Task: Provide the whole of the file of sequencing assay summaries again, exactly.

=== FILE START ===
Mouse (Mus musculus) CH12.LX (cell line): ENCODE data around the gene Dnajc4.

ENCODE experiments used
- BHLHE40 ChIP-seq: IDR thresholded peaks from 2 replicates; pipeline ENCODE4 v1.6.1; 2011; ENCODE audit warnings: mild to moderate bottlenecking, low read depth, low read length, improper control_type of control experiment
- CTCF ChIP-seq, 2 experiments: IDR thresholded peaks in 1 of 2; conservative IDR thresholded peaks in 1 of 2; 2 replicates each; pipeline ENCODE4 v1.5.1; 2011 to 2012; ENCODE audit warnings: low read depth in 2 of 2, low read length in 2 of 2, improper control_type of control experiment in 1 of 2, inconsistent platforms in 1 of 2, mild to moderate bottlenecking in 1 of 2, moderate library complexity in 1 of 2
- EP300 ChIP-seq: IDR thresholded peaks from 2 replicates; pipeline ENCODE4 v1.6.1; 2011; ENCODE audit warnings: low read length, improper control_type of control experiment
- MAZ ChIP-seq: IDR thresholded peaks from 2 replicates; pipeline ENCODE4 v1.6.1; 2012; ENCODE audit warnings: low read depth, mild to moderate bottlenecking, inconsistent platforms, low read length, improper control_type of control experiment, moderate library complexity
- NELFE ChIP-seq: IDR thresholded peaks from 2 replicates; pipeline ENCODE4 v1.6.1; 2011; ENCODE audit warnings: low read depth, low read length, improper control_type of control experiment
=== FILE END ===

Mouse (Mus musculus) CH12.LX (cell line): ENCODE data around the gene Dnajc4.

ENCODE experiments used
- BHLHE40 ChIP-seq: IDR thresholded peaks from 2 replicates; pipeline ENCODE4 v1.6.1; 2011; ENCODE audit warnings: mild to moderate bottlenecking, low read depth, low read length, improper control_type of control experiment
- CTCF ChIP-seq, 2 experiments: IDR thresholded peaks in 1 of 2; conservative IDR thresholded peaks in 1 of 2; 2 replicates each; pipeline ENCODE4 v1.5.1; 2011 to 2012; ENCODE audit warnings: low read depth in 2 of 2, low read length in 2 of 2, improper control_type of control experiment in 1 of 2, inconsistent platforms in 1 of 2, mild to moderate bottlenecking in 1 of 2, moderate library complexity in 1 of 2
- EP300 ChIP-seq: IDR thresholded peaks from 2 replicates; pipeline ENCODE4 v1.6.1; 2011; ENCODE audit warnings: low read length, improper control_type of control experiment
- MAZ ChIP-seq: IDR thresholded peaks from 2 replicates; pipeline ENCODE4 v1.6.1; 2012; ENCODE audit warnings: low read depth, mild to moderate bottlenecking, inconsistent platforms, low read length, improper control_type of control experiment, moderate library complexity
- NELFE ChIP-seq: IDR thresholded peaks from 2 replicates; pipeline ENCODE4 v1.6.1; 2011; ENCODE audit warnings: low read depth, low read length, improper control_type of control experiment